Features | Written by John Townsend 22/09/2020


Claes Bang is a Danish actor and musician best know for playing the lead role of Christian in the Palme d’Or winning The Square (2017) and as the titular Count in the recent BBC/Netflix series Dracula. Claes took some time to talk with STARBURST about his latest film, The Bay of Silence, being a piano, playing a piano and, of course, being Count Dracula.

STARBURST: Your new film The Bay of Silence has a curious atmosphere, would you agree?

Claes Bang: Well, I hope it has an unsettling atmosphere where you’re not really sure what’s going on. That’s what I had when I first read it. And it’s important for us to establish it early on. The guy that I’m playing has a feeling that nothing is what it seems to be. I hope we’ve succeeded as that’s what drew me to it. When I read it, I thought ‘What the fuck is going on?’ My wife is totally bonkers, and she’s left and taken the kids. That is why I said yes to it.

Your character comes across rather innocent?

I tried to go for a ‘good-guy’, someone to count on. And then he has to deal with all these things and his moral compass is challenged. He ends up making some odd decisions, you know, like burying your child on a beach and so on. So, I wanted to try and embody that, but also thinking what ‘would you actually do in the situations he finds himself in?’. I like it when characters make strange and bold choices because if they always do what’s expected it can be quite boring. It’s interesting to change the dynamic.

That’s right. You never know where it’s going and even at the end, without spoilers, you’re still not sure it’s over.

Exactly. I like that. At the end it could be all be dreamt up or has he really gone through it.

You’re an executive producer on the film also. When did you get involved initially?

Caroline Goodall who wrote the script and produced it approached me in 2017, I think, but the thing about being an executive producer was Olga [Kurylenko] and I getting involved in developing it. I was intrigued from the start, just as puzzled and mystified as my character.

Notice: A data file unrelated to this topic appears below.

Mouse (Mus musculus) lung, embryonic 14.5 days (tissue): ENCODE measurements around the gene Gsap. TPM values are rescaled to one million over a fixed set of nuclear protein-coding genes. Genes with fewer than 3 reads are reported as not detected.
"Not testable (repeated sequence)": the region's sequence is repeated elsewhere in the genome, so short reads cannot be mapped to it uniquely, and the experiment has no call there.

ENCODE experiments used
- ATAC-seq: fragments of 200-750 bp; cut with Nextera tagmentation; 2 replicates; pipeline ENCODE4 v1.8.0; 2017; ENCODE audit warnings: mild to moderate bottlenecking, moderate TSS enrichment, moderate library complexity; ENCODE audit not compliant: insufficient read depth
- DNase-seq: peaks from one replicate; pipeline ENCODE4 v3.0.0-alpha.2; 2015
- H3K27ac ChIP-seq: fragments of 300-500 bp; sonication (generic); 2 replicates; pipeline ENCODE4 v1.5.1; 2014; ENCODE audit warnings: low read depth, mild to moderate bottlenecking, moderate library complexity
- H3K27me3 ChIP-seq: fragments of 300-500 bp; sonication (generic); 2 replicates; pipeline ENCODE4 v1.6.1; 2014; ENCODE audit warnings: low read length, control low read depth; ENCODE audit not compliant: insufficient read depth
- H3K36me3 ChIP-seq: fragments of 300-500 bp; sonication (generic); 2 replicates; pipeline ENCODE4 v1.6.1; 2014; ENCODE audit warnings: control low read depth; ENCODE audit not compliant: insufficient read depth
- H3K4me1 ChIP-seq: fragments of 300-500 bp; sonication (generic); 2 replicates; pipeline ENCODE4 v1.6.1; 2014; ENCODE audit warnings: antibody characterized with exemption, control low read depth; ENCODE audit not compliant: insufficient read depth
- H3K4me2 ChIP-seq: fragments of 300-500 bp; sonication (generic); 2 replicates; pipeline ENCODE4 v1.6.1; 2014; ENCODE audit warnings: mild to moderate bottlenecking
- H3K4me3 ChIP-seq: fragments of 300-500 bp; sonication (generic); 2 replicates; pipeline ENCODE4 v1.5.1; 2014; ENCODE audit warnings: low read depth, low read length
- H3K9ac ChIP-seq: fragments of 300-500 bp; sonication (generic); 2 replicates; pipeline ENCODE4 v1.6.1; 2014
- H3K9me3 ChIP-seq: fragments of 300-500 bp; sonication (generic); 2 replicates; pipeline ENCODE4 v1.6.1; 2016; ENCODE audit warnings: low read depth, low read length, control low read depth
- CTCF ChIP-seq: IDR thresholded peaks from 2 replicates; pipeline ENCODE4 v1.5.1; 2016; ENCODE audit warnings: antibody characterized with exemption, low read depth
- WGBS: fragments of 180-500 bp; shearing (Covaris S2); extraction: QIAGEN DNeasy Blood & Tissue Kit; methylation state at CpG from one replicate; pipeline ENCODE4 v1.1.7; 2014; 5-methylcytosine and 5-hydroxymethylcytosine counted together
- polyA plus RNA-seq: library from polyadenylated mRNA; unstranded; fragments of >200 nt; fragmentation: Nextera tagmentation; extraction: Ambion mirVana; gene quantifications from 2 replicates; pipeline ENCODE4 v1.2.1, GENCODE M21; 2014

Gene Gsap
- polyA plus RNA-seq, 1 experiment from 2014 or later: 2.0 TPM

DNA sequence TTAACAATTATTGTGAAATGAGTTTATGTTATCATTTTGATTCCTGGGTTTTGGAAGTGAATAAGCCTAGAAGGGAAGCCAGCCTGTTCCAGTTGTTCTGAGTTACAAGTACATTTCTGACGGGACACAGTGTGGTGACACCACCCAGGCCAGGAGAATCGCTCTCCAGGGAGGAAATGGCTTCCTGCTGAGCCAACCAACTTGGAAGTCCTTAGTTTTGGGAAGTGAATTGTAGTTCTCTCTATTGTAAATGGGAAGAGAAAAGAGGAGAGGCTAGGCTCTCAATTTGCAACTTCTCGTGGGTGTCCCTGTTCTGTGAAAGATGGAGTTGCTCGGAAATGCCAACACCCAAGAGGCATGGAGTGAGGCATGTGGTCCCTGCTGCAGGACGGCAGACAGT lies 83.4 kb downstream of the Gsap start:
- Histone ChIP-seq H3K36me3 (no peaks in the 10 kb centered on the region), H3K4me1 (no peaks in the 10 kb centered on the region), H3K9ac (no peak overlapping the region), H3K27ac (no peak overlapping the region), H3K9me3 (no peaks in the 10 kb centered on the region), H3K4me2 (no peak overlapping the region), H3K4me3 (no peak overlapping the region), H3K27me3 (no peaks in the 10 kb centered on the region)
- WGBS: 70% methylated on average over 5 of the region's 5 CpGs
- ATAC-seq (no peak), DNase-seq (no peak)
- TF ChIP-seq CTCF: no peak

Do you see yourself behind the camera more?

Actually, no. I don’t see myself in a producing or directing role. I’ve never had that ambition. I find that I’m very happy and lucky to be doing what I’m doing in front of the camera.

We’ve heard you describe yourself as a piano.

Yeah, that’s my ideal. I want to be the best piano or whatever instrument they need so they can do anything they want with me. I don’t see myself as an interpreter of anything, rather something the music flows through. And the director decides how it goes. It might sound like a strange metaphor, but it makes sense to me. That’s my take on it.

Which is interesting because a lot of actors are keen to stamp their authority on a role and give their take, so with such an iconic role as Dracula, you didn’t have anything specific you wanted to add or otherwise?

With Dracula. I think the importance was in the story being told and that there was something new there. Actually, when my agent said they wanted to see me for the role I thought he was kidding. Does the world need another Dracula? There are millions out there. Then he said it was Mark [Gatiss] and Steven [Moffat] who had written it, so he got my attention. It’s great because they’ve added new things but still maintained the original’s feel. But I don’t see it as my Dracula at all. It’s our Dracula. It’s their writing that I’m embodying. I just try and fit in with what’s written. In casting me they found who they thought was right so it’s my job then to make sure their work flows through me. The one thing I did discuss with them was how funny it was, and if it was actually too funny. I think they found a balance though.

And could there be more? Dracula is fundamentally about resurrection.

I would love to do more, but that decision lies with the executives. There are so many people involved but I’ll just be waiting and hopefully one day they’ll phone me.

We wanted to ask you about your music because with everything you’ve said about being an instrument for the writers and director, your music seems entirely personal and wholly you.

Absolutely. It’s something different. When I’m an actor, I’m a performing artist but with the music I’m the one who it all comes from. That’s why I do it. After a day of being told where to be and what to do it’s lovely to come home, grab your guitar or sit at the piano, and fucking decide everything yourself. No-one tells me what chords to play. In that sense it’s an antidote. And the great thing is that with Dracula coming out around the world more people have found my music, which is very cool.

There are influences we can hear in there, and your name This Is Not America comes from a Bowie track, but are they particular artists you draw from?

I would say it’s more an era. I think you can hear that I’ve been listening far too much to New Order, Joy Division, Pet Shop Boys, Depeche Mode… all that. When you’re in your teens there is music you connect to and that was synth-pop and I listen to so much British music. Bowie, Roxy Music and so on, all from the ‘80s. That’s my DNA. I sit down sometimes and desperately try and sound like 2020 but within 5 minutes I sound like 1981. And anything I listen to today such as The XX or Tame Impala all have similar influences. I know I sound like my parents but everything now all sounds the same!

The Bay of Silence is out now


Please note delivery times may be affected by the current global situation. Dismiss